We now use the desktop version of QuickBooks, but when I was doing our accounting, we used QuickBooks Online. Now we have bookkeepers and accountants who help us manage our monthly ledgers. Schwartz & Co is our bookkeeping company and I would highly recommend them to any early-stage startup. They are very thorough and good, and can work with you on a pricing structure to meet your needs. Our tax accountants, Wilkin & Guttenplan, are great and completely available whenever we need them, but they can be expensive (for a startup). I did all of our accounting myself the first 1.5 years, but our accounting became more complicated as we added more business lines and cities. It was taking up too much time and I wanted to hand over the task to true experts. On our near-term horizon, we'll be hiring a finance director and that person will take over CFO responsibilities and bookkeeping, so we'll bring all of that in-house.
We use Wave for invoicing our customers that pay with a credit card. It's just OK. It doesn't have all the fields we need for all of our internal accounting, so we have to manage some data manually in a spreadsheet, but it does save client credit cards online, which is nice. So it works well for our clients, but not well for our internal reporting.
We built our own custom reporting tool, in addition to Google Anaytics. Our business is a little complex in that we needed very specific data (by client, week, etc.), and we would have needed a lot of tech support to integrate with the out-of-the-box tools we had looked at. They were also really expensive, so we just decided to build our own.
We use the enterprise edition of Salesforce for our entire sales team, and we love it. It required a heavy tech implementation to start. At first, we tried to implement it and use it on our own without hiring a consultant; if I had to do it all over again, I would have hired that consultant sooner to do the initial implementation and to educate us on how to use the platform better for our needs.
Generally we've been very happy with MailChimp with regard to pricing and execution. We looked at a couple other platforms (including Sailthru), but there wasn't much differentiation between them and MailChimp. Email marketing is a big part of our strategy, and we do a ton of segmentation--over 500 per week. As our list grows, I think MailChimp will continue to be a good option for us.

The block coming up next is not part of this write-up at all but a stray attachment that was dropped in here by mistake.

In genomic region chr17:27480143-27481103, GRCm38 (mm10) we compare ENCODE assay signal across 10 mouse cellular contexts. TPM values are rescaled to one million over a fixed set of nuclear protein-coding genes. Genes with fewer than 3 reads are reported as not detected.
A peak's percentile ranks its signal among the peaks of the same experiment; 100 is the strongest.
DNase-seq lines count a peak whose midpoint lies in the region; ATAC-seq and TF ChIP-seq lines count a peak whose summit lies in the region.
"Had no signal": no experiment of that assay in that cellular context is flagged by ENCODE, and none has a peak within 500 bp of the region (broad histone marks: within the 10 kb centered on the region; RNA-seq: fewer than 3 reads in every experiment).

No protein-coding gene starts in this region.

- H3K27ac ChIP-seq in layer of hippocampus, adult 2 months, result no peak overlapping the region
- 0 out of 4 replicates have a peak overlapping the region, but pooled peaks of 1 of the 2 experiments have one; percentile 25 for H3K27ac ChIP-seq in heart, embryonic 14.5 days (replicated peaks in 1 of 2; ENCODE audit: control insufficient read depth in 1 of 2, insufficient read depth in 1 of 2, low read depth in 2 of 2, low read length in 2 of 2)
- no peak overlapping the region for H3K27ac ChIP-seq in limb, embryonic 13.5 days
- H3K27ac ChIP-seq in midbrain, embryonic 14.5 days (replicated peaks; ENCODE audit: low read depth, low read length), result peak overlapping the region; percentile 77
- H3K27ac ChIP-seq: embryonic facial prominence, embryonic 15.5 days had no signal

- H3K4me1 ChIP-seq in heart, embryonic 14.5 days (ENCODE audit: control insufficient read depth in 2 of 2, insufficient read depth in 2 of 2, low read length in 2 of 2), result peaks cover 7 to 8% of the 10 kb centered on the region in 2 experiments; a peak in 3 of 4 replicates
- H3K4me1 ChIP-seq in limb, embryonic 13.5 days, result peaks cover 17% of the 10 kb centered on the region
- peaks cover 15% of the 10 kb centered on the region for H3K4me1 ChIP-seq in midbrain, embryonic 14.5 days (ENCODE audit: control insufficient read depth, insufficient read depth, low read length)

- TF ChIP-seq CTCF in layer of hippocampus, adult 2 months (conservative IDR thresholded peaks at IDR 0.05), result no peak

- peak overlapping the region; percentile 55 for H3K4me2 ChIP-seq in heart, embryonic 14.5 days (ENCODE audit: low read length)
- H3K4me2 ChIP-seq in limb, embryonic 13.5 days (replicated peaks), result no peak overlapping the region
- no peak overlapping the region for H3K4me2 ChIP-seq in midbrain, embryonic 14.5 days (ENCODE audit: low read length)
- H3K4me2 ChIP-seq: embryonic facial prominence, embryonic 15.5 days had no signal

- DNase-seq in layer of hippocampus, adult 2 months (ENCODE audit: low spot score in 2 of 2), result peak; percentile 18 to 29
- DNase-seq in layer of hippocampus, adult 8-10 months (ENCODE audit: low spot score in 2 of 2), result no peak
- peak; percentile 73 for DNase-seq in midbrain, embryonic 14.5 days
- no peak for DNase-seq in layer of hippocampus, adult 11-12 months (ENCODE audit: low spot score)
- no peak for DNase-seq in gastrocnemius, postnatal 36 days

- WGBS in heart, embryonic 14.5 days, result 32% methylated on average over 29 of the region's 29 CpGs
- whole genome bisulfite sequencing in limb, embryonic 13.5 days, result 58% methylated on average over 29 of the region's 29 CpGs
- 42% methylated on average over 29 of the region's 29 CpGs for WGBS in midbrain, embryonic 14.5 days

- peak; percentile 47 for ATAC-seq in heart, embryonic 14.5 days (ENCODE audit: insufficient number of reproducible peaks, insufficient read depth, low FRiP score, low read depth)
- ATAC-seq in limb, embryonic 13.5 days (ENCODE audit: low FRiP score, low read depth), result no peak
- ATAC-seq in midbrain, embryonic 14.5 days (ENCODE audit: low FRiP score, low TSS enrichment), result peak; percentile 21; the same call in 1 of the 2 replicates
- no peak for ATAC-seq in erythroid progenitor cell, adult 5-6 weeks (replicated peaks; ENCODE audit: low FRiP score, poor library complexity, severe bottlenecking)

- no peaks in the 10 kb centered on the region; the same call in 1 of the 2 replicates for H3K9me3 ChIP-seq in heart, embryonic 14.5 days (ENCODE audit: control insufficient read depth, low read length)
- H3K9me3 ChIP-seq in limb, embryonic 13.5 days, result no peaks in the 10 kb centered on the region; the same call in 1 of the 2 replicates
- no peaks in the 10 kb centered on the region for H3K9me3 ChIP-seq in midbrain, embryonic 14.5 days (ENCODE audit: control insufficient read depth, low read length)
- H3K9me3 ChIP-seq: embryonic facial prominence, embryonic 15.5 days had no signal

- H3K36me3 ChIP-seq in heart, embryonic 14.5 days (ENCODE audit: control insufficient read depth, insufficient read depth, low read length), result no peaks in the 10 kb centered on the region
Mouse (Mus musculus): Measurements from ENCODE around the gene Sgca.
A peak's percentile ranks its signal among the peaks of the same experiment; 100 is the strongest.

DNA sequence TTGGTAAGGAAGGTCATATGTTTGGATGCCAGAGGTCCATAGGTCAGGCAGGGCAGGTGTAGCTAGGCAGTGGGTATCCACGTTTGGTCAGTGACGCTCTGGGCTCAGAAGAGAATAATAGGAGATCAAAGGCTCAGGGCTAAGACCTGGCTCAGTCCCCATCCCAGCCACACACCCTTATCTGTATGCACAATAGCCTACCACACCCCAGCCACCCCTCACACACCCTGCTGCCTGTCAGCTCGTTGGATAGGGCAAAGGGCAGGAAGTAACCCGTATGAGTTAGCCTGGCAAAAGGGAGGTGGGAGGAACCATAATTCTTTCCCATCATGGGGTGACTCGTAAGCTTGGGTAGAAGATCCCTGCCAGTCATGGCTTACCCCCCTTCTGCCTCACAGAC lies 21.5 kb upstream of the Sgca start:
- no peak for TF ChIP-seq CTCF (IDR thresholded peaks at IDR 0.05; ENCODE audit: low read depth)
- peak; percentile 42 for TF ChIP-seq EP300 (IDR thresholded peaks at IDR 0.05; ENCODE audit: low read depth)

We added Google Drive when we would have had to start paying for Dropbox. Google Drive is more confusing than Dropbox--it's harder to manage permissions. Google Drive is used for our day-to-day docs, but we've always felt like it's a little less reliable and secure than Dropbox.
We started with Dropbox only, and used it until we would have had to start paying. Then we added Google Drive, as well. Dropbox is better for sharing files externally, and also for managing user access, so we keep more sensitive documents in Dropbox.
Owens Group, an independent broker, is wonderful. I've recommended them to a lot of different startups. They're not necessarily startup-focused, but very high-touch and great for first-time founders who aren't familiar with the ins and outs of insurance, regulations, etc. We tried switching to ADP for this because we thought it would be easier to manage our workers in different cities, but when it came down to it, ADP wasn't as proactive in recommending which insurance we should use, and it was very hard to get someone on the phone to help us. Ultimately, we moved back to our independent insurance broker.
SalesLoft is great for prospecting and building lists, and their Cadence product enables us to pre-write emails and set them up to automatically send at whatever frequency we want. SalesLoft sits on top of and integrates with Salesforce.
With ADP, we ended up getting a discount for each payroll period, which was really meaningful to use when we were still self-funded and had only a few employees. We've stuck with them since then. Payroll is really easy with them, and we've never had any issues there. For a short period, we tried using them for insurance too, but they weren't proactive in recommending which insurance we should use, and it was very hard to get someone on the phone to help us. So ultimately, we moved back to our independent insurance broker.
We use JIRA on the tech side, and our team seems to like it for prioritizing bugs, fixes, etc. I don't like that it doesn't let you see the website or back-end portal that you're testing and easily click on the specific area you'd like to comment on. In JIRA, you have to start every ticket by describing the place on your site that you're referring to.
For hiring service providers, we use Playbook HR to manage the pipeline of candidates. It's a startup, and has been very high-touch for our needs.
Hired is great for recruiting tech talent. It's a little expensive for what it is, but they've allowed us to do a payment plan, which allows us to spread out payments over 12-24 months. The platform makes it really easy to search through profiles.